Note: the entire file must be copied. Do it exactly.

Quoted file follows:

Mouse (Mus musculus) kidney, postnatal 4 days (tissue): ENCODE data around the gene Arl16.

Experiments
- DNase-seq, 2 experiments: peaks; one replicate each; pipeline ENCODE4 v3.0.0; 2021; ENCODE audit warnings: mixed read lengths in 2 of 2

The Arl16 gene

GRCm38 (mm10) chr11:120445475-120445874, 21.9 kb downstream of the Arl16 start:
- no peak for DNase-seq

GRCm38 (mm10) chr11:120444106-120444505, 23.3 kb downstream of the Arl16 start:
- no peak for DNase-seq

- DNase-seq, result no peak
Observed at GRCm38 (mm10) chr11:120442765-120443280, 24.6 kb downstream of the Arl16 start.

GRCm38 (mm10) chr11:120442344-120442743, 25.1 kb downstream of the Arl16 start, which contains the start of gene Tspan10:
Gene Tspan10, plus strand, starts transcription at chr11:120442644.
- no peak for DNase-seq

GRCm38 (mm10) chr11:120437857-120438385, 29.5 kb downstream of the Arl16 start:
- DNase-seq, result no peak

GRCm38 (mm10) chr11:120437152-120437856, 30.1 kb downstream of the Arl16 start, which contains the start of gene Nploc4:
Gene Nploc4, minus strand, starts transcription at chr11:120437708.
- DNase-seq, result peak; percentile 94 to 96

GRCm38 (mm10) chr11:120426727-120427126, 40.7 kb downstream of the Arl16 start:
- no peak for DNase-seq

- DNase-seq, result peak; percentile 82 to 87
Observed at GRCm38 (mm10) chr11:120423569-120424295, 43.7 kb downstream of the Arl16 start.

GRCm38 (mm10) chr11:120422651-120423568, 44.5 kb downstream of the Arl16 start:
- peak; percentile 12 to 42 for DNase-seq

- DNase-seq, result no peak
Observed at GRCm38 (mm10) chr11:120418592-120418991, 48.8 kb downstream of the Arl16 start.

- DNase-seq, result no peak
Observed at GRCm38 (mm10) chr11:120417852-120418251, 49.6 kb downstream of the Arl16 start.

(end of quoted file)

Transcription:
Mouse (Mus musculus) kidney, postnatal 4 days (tissue): ENCODE data around the gene Arl16.

Experiments
- DNase-seq, 2 experiments: peaks; one replicate each; pipeline ENCODE4 v3.0.0; 2021; ENCODE audit warnings: mixed read lengths in 2 of 2

The Arl16 gene

GRCm38 (mm10) chr11:120445475-120445874, 21.9 kb downstream of the Arl16 start:
- no peak for DNase-seq

GRCm38 (mm10) chr11:120444106-120444505, 23.3 kb downstream of the Arl16 start:
- no peak for DNase-seq

- DNase-seq, result no peak
Observed at GRCm38 (mm10) chr11:120442765-120443280, 24.6 kb downstream of the Arl16 start.

GRCm38 (mm10) chr11:120442344-120442743, 25.1 kb downstream of the Arl16 start, which contains the start of gene Tspan10:
Gene Tspan10, plus strand, starts transcription at chr11:120442644.
- no peak for DNase-seq

GRCm38 (mm10) chr11:120437857-120438385, 29.5 kb downstream of the Arl16 start:
- DNase-seq, result no peak

GRCm38 (mm10) chr11:120437152-120437856, 30.1 kb downstream of the Arl16 start, which contains the start of gene Nploc4:
Gene Nploc4, minus strand, starts transcription at chr11:120437708.
- DNase-seq, result peak; percentile 94 to 96

GRCm38 (mm10) chr11:120426727-120427126, 40.7 kb downstream of the Arl16 start:
- no peak for DNase-seq

- DNase-seq, result peak; percentile 82 to 87
Observed at GRCm38 (mm10) chr11:120423569-120424295, 43.7 kb downstream of the Arl16 start.

GRCm38 (mm10) chr11:120422651-120423568, 44.5 kb downstream of the Arl16 start:
- peak; percentile 12 to 42 for DNase-seq

- DNase-seq, result no peak
Observed at GRCm38 (mm10) chr11:120418592-120418991, 48.8 kb downstream of the Arl16 start.

- DNase-seq, result no peak
Observed at GRCm38 (mm10) chr11:120417852-120418251, 49.6 kb downstream of the Arl16 start.